Thanks to the crazy scientific advancement that is DNA testing, we’ve been able to solve murders, find long-lost family members and decide whether or not a mate is suitable. Well, that last part is just a fictional plot point in the 1997 sci-fi film Gattaca, but you get the point.
Now DNA testing can help identify contaminated foods, according to Wired.
Clear Labs, a food analytics company, has been collecting samples of genetic markers of food for the past two years, creating the largest database of these markers in the world. The company is launching something called Clear View that will track down whether or not a food contains microbes, allergens or specific genetically modified components. It’ll also tell the “authenticity of an ingredient (whether the fish in those fish sticks is really what you think it is).” As ZPZ’s original series Food Crimes has reported, fish fraud is a major problem; the same goes for pathogen-tainted foods.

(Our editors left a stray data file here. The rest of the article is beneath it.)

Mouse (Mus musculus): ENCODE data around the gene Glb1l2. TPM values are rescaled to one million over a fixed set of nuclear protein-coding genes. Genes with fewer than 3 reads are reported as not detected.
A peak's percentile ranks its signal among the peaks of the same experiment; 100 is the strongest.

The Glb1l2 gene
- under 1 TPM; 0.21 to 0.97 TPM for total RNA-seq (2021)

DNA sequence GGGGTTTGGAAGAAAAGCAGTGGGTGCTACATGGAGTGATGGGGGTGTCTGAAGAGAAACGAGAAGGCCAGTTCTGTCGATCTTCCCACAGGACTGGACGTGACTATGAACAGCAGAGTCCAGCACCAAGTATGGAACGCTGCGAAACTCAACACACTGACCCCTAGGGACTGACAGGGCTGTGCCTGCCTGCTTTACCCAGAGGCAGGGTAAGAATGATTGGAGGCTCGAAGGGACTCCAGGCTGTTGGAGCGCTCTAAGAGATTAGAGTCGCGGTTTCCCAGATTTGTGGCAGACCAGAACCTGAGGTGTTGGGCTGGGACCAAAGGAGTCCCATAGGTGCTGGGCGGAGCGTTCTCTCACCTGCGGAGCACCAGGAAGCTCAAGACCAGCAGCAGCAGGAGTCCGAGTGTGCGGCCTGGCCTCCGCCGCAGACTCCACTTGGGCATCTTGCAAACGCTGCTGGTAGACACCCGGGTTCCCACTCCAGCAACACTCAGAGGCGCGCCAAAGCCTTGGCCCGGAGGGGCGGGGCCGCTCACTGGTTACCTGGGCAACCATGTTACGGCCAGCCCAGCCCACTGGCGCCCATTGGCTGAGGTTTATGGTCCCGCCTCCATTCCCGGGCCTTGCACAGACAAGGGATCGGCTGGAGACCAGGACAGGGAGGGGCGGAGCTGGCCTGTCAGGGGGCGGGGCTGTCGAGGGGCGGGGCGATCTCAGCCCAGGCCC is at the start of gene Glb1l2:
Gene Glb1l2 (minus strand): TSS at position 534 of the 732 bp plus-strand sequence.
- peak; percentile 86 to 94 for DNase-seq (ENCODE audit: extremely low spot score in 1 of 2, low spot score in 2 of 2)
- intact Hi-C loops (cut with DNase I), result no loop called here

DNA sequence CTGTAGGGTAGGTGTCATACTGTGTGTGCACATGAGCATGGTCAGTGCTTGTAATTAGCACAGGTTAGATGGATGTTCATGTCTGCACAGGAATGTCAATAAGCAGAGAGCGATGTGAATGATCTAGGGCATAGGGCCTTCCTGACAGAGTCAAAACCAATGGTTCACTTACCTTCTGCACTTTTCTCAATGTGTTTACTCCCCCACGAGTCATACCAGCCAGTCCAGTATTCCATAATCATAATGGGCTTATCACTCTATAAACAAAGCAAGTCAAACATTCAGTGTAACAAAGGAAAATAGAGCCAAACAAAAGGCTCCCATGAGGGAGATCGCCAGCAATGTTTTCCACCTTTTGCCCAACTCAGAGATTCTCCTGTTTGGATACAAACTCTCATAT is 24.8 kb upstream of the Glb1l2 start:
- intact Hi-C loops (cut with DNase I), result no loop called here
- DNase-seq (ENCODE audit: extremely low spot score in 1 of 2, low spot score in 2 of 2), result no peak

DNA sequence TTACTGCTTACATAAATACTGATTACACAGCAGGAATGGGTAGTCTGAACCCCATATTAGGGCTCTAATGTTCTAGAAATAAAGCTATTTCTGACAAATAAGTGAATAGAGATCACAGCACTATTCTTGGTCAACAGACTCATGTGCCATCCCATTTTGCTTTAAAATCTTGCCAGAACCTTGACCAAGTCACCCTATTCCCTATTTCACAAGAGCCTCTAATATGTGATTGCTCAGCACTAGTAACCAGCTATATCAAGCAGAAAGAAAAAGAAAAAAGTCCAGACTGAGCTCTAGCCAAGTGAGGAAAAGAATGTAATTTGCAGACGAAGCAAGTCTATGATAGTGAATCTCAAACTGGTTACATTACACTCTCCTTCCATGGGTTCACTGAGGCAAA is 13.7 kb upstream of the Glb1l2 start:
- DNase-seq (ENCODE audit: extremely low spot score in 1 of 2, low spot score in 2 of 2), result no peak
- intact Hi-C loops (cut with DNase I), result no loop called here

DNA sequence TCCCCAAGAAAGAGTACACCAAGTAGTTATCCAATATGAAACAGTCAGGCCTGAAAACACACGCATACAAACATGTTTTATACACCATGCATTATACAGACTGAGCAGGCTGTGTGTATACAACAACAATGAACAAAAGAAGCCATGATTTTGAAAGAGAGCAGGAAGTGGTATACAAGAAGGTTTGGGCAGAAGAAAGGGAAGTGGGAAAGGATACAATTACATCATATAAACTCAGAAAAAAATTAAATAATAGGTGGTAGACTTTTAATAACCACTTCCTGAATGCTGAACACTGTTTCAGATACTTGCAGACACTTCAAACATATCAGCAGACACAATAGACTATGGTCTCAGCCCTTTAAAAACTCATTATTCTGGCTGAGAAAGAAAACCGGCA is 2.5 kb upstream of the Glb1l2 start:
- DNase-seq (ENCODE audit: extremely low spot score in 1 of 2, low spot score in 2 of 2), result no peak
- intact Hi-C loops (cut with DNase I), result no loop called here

Clear View is currently in its beta stage and is designed to be used by food manufacturers and retailers.
Although food companies have tested their products for contamination for years, DNA testing allows for multiple tests to be run at once as opposed to traditional chemical tests, which can only pick up one result at a time from a sample. In other words, a cookie can be tested for gluten, listeria and salmonella all at once.
Wired reports that the DNA testing is not only quicker, but it also saves food companies money because they’ll only have to create one sample for tests. It’s not a bulletproof plan, however. Brent Mishler, a biologist at UC Berkeley, tells Wired that if something is cooked or reheated enough, the DNA “gets broken down into little pieces and it can’t be sequenced anymore.”